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What You Need to Know About Trump's Wild Weekend in North Korea

Meanwhile, the White House is reportedly ready to accept North Korea as a nuclear power, rather than demanding full denuclearization.

by David Gilbert
Jul 1 2019, 11:04am

Like so much of President Trump’s diplomacy, It all started with a tweet.

Just 32 hours after Trump invited Kim Jong Un, in a seemingly random tweet, to meet him in the demilitarized zone (DMZ) that straddles North and South Korea, the two leaders shook hands and Trump took the unprecedented step of walking into North Korea.

Trump became the first sitting U.S. president to set foot in the secretive kingdom, and hailed it as “a great honor.”

“I actually stepped into North Korea and they say it’s a very historic moment,” Trump said later, addressing U.S. troops at Osan Air Base. Then he claimed that “many people, I noticed, from Korea were literally in tears.”

After stepping back into South Korea, Trump then invited Kim to the White House, and Kim reciprocated by inviting the U.S. president to visit Pyongyang “at the right time.”

Trump took the opportunity in an effort to reignite stalled denuclearization talks, but sources within the administration now say the White House could be willing to tacitly accept North Korea as a nuclear power just to show some sign of movement on the issue.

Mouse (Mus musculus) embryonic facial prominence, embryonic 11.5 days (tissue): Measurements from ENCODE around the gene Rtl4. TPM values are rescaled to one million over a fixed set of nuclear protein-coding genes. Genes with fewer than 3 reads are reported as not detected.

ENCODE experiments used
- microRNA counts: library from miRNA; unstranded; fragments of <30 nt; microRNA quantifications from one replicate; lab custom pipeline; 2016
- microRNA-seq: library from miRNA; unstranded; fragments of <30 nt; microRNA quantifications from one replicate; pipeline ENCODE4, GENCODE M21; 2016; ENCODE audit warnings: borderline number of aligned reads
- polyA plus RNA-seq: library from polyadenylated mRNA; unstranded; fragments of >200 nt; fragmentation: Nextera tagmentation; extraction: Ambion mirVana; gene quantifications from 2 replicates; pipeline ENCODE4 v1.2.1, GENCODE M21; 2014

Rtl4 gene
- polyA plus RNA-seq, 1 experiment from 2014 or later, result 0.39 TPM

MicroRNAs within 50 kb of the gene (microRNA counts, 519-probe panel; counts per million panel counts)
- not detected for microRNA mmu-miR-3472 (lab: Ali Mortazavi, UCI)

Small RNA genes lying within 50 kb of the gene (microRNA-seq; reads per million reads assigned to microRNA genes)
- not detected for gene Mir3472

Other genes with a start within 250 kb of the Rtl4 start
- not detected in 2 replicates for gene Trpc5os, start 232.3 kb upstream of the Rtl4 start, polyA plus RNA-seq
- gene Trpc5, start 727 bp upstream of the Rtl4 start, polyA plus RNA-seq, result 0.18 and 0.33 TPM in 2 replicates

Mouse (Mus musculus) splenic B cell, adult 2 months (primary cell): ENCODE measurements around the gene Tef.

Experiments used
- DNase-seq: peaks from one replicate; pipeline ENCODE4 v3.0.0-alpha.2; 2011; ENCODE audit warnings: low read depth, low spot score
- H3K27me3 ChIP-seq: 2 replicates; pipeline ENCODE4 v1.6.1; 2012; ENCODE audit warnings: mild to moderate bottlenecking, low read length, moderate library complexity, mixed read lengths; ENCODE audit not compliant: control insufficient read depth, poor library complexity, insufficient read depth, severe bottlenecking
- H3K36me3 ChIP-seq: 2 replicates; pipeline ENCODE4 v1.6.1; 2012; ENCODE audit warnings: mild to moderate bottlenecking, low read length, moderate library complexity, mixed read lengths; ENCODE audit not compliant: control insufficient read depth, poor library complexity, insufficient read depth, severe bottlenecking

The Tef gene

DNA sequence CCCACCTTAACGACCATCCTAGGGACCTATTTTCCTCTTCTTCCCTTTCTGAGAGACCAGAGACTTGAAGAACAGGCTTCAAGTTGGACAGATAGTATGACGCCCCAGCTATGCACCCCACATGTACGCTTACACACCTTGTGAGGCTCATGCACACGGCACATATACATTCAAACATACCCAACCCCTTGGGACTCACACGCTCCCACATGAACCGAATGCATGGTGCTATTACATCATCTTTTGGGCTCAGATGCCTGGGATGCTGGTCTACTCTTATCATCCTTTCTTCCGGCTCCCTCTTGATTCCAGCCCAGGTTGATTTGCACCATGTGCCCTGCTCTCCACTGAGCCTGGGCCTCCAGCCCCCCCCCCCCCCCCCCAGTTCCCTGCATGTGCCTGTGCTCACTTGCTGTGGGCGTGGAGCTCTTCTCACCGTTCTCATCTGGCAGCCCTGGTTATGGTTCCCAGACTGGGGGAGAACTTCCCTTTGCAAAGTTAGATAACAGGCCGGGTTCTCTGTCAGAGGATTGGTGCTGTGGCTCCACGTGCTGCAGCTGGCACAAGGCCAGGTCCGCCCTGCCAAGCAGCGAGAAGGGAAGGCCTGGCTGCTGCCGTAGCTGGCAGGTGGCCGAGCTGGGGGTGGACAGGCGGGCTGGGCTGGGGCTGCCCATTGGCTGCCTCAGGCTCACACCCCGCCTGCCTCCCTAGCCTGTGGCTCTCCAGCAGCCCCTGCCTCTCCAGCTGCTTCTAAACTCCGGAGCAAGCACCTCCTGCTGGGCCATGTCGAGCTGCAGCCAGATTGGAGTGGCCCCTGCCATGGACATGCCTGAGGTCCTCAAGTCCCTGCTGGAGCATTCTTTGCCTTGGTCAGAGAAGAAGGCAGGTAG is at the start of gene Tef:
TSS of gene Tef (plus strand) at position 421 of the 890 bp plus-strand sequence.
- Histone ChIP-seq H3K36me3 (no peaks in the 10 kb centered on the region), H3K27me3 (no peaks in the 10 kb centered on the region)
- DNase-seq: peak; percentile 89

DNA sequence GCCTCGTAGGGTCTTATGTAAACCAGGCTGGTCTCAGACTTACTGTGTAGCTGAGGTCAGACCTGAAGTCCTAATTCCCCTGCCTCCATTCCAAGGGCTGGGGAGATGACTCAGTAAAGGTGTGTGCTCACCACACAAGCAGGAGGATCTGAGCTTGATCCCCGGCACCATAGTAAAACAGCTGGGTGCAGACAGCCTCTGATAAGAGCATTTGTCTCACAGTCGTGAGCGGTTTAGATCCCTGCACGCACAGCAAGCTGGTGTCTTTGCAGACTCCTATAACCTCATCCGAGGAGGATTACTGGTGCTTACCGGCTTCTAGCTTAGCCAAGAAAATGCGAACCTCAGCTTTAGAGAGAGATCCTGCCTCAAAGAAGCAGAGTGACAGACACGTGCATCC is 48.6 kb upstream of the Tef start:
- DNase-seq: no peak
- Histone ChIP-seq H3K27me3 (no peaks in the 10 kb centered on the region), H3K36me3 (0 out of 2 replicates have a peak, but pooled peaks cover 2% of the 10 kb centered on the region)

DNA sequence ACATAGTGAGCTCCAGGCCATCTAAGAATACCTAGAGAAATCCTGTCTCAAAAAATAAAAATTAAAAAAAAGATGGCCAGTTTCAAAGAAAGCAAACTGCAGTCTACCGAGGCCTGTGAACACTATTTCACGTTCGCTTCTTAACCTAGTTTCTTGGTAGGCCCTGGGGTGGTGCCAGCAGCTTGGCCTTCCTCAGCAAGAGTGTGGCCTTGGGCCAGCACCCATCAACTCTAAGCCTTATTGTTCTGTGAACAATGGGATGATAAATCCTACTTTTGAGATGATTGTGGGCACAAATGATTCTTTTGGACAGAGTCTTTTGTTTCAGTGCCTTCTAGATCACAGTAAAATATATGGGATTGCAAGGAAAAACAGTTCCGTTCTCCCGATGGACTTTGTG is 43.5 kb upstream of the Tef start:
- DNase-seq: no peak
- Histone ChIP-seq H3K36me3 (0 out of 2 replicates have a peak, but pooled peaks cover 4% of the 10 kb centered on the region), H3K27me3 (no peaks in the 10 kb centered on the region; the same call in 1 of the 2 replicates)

What just happened?

Trump traveled to South Korea Saturday, having spent a few days at the G20 meeting in Osaka, where he joked with Vladimir Putin about getting rid of journalists, cozied up to Saudi’s Crown Prince Mohammad bin Salman, and told Chinese President Xi Jinping that he would not be imposing more tariffs on Chinese imports.

Early on Saturday morning local time, Trump issued an invitation to Kim to meet him during his planned tour of the DMZ.

Pyongyang initially responded by calling the invite “interesting” and a meeting was hastily arranged. Accompanied by South Korean President Moon Jae-In, Trump met U.S. troops stationed at the DMZ before meeting Kim at a spot marking the border between the two countries.

“It is good to see you again,” Kim said to Trump. “I never expected to meet you in this place.”

Kim then invited Trump to cross into North Korea, and the U.S. president obliged, taking a couple of dozen steps north of the border.

After that the pair spent an hour in private talks. The discussion reportedly steered clear of controversial topics like sanctions relief or denuclearization, and focused instead on friendship and expressions of mutual admiration.

It wasn’t all smooth sailing

It was a baptism of fire for Stephanie Grisham, who was appointed White House press secretary just last week and was on her first official trip with the president.

While her boss and Kim were telling each other how great they were, Grisham was caught up in “an all-out brawl” outside the meeting between North Korea security personnel and U.S. media.

In a video released Sunday, Grisham can be seen being dragged out of shot by one of the guards, and is heard shouting “let go of me” and “I need help here.”